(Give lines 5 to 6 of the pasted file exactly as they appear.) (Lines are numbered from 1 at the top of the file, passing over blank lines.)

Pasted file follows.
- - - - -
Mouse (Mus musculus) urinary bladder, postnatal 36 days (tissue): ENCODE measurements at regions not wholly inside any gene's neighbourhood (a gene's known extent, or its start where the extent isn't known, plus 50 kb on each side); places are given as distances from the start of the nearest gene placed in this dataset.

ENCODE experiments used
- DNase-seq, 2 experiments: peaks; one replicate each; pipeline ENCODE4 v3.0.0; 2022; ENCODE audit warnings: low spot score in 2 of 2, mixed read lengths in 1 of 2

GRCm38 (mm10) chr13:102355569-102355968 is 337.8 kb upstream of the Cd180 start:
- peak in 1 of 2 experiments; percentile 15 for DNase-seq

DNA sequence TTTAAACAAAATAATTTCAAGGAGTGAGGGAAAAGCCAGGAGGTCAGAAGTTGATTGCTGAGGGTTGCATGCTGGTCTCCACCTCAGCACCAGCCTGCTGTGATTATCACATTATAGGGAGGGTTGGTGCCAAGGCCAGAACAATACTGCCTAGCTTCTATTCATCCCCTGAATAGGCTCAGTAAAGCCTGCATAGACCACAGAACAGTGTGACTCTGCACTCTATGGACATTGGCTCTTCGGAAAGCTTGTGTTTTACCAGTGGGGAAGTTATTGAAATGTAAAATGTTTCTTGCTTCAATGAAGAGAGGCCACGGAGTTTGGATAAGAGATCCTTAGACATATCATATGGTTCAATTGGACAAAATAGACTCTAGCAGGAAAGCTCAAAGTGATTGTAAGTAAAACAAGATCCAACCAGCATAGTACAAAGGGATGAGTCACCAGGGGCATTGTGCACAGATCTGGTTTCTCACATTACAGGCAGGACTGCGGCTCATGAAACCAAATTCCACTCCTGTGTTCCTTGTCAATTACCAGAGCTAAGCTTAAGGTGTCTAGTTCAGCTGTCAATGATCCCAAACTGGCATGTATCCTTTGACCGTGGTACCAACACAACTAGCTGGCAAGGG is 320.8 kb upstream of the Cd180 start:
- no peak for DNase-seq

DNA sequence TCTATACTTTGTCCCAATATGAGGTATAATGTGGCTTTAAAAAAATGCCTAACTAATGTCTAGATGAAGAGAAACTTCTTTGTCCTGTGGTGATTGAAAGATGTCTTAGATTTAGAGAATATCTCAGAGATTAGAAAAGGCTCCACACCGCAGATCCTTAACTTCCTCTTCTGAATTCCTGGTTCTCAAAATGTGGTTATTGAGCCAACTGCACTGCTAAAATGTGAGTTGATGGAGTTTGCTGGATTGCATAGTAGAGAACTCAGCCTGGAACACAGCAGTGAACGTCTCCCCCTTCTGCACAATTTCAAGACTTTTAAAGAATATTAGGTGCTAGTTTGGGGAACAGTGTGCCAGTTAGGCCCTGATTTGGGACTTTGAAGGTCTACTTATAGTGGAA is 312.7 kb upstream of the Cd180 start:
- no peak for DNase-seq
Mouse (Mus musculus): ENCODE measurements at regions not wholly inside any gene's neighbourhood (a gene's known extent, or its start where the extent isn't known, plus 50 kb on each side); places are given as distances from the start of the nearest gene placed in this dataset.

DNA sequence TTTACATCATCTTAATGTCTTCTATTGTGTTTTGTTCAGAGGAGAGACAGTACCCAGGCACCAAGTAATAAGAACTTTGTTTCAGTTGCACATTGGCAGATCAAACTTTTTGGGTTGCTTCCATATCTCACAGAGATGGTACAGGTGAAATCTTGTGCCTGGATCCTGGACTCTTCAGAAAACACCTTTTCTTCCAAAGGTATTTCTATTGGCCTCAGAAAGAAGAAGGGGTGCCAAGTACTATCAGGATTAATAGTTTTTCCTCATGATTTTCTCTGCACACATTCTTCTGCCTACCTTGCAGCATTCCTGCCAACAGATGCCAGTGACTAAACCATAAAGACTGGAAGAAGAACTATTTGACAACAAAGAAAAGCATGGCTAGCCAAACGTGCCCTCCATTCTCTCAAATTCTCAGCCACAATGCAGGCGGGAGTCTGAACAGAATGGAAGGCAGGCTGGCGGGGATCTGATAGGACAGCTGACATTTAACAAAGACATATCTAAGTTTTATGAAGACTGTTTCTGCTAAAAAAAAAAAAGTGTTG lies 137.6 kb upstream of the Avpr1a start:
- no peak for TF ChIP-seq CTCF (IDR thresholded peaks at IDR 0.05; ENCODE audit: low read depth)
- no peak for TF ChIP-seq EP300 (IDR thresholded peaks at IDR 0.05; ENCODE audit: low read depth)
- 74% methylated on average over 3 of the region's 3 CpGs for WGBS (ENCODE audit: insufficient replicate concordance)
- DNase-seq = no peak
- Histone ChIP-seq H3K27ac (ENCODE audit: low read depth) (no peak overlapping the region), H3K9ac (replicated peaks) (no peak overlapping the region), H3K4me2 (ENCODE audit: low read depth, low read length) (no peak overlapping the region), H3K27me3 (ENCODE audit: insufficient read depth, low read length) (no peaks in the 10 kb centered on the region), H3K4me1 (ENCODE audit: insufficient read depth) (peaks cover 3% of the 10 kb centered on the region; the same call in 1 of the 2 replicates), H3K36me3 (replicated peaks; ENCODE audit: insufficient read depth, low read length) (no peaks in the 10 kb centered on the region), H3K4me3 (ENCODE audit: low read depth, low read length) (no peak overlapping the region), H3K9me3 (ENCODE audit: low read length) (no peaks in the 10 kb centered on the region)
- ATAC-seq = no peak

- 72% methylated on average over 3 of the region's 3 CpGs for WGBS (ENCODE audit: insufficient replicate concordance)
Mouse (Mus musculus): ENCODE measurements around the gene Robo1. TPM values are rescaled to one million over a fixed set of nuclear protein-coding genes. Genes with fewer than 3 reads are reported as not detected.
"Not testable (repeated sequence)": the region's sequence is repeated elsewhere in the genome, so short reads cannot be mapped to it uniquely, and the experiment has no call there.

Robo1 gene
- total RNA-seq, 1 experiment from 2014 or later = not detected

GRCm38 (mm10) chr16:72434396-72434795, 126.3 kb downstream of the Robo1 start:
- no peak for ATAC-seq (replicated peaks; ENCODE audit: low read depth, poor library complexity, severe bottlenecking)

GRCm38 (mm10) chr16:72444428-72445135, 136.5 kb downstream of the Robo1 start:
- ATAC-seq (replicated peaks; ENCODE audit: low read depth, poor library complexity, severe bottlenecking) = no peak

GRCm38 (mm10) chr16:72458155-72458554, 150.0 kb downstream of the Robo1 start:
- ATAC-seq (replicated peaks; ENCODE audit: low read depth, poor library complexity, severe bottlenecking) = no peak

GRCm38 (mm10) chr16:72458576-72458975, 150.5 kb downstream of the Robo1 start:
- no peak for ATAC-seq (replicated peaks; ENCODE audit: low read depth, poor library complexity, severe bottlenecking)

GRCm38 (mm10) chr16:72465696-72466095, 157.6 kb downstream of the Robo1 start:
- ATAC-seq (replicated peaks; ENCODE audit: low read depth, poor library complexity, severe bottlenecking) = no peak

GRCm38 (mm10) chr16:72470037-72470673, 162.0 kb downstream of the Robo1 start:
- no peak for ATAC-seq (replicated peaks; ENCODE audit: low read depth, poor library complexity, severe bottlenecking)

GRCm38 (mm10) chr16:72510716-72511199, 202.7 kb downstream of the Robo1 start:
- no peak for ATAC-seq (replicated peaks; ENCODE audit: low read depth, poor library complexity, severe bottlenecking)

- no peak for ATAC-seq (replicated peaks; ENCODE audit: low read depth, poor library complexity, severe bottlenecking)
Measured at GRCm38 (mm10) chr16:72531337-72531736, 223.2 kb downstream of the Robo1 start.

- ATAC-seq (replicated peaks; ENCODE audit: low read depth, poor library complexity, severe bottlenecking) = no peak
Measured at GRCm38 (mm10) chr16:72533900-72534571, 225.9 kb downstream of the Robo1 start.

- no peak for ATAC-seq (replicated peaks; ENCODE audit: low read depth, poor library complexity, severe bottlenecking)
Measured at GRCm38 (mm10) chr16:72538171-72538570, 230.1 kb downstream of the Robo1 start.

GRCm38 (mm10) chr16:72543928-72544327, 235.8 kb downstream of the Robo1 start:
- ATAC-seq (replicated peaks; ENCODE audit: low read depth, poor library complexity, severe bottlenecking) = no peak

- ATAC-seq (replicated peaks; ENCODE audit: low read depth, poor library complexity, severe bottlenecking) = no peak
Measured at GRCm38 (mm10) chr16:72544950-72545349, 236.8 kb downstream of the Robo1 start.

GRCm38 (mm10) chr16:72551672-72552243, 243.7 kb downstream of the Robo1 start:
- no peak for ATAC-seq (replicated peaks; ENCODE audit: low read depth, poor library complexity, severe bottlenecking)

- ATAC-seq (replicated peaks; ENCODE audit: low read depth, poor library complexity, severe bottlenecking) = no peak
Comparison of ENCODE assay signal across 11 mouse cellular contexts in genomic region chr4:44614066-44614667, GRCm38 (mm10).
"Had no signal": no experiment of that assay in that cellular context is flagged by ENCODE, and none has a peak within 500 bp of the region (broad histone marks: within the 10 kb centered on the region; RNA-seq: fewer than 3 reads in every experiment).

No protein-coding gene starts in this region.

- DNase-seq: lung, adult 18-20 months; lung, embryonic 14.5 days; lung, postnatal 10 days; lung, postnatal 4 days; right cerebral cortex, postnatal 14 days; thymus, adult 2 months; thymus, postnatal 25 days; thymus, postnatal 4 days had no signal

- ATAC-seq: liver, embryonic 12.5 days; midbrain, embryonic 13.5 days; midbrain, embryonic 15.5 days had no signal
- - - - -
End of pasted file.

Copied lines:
- peak in 1 of 2 experiments; percentile 15 for DNase-seq

DNA sequence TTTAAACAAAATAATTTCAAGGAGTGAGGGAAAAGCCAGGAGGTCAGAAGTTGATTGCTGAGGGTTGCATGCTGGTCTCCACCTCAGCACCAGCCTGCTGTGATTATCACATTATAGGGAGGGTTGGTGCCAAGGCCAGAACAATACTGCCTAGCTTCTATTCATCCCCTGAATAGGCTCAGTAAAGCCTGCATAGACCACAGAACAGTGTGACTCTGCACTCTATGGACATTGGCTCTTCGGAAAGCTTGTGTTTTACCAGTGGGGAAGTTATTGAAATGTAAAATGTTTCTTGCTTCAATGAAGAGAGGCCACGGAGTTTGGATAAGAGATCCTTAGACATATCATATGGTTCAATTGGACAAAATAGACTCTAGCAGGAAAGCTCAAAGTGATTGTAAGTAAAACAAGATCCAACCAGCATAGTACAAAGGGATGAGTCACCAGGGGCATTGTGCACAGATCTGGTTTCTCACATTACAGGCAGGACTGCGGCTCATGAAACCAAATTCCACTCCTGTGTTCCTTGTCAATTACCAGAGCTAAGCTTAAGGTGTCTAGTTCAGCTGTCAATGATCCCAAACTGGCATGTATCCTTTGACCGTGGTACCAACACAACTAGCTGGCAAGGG is 320.8 kb upstream of the Cd180 start: